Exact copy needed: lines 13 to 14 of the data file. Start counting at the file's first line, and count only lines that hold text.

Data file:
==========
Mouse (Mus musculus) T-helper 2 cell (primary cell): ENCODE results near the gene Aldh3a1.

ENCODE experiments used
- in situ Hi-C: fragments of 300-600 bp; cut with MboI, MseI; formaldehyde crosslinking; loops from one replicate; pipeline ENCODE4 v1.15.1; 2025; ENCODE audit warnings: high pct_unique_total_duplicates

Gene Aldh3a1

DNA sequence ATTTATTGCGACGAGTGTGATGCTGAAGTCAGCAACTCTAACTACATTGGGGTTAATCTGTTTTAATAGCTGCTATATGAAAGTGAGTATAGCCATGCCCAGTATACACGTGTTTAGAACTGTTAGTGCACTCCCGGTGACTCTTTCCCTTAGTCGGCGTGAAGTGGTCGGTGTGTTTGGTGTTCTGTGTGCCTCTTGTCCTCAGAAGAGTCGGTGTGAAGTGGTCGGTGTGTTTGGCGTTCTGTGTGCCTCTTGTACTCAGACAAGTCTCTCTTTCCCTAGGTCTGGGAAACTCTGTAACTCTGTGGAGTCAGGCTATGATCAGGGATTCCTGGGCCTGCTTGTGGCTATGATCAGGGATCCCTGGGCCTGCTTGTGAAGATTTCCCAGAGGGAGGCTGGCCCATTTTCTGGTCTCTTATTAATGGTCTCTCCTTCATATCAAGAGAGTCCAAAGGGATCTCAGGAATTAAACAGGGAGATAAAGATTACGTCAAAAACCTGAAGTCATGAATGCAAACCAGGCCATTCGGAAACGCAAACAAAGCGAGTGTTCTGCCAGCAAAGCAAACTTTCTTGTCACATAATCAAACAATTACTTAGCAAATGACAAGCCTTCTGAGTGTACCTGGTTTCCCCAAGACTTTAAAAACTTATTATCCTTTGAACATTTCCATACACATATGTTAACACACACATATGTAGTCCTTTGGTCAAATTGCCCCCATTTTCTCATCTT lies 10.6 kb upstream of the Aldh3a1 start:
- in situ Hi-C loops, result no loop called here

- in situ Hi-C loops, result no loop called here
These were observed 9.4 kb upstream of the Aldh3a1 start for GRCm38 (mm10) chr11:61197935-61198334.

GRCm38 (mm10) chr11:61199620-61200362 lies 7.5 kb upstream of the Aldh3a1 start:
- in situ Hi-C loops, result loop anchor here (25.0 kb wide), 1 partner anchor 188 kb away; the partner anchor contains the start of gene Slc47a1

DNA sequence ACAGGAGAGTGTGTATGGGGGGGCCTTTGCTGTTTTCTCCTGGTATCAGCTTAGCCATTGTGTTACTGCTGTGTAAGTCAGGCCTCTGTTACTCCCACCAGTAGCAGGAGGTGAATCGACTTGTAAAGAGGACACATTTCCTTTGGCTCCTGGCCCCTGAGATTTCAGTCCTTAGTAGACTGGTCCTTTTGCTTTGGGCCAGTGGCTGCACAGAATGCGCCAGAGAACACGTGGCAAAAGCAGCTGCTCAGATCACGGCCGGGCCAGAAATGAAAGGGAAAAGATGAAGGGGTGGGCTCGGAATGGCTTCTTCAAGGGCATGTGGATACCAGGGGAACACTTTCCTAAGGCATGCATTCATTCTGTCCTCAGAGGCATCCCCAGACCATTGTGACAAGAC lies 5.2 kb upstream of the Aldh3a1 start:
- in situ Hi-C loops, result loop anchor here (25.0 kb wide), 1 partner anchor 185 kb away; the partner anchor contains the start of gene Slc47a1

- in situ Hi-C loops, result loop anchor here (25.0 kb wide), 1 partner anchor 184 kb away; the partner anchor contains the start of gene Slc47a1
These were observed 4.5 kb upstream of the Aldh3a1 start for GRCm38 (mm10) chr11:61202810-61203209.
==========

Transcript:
- in situ Hi-C loops, result loop anchor here (25.0 kb wide), 1 partner anchor 184 kb away; the partner anchor contains the start of gene Slc47a1
These were observed 4.5 kb upstream of the Aldh3a1 start for GRCm38 (mm10) chr11:61202810-61203209.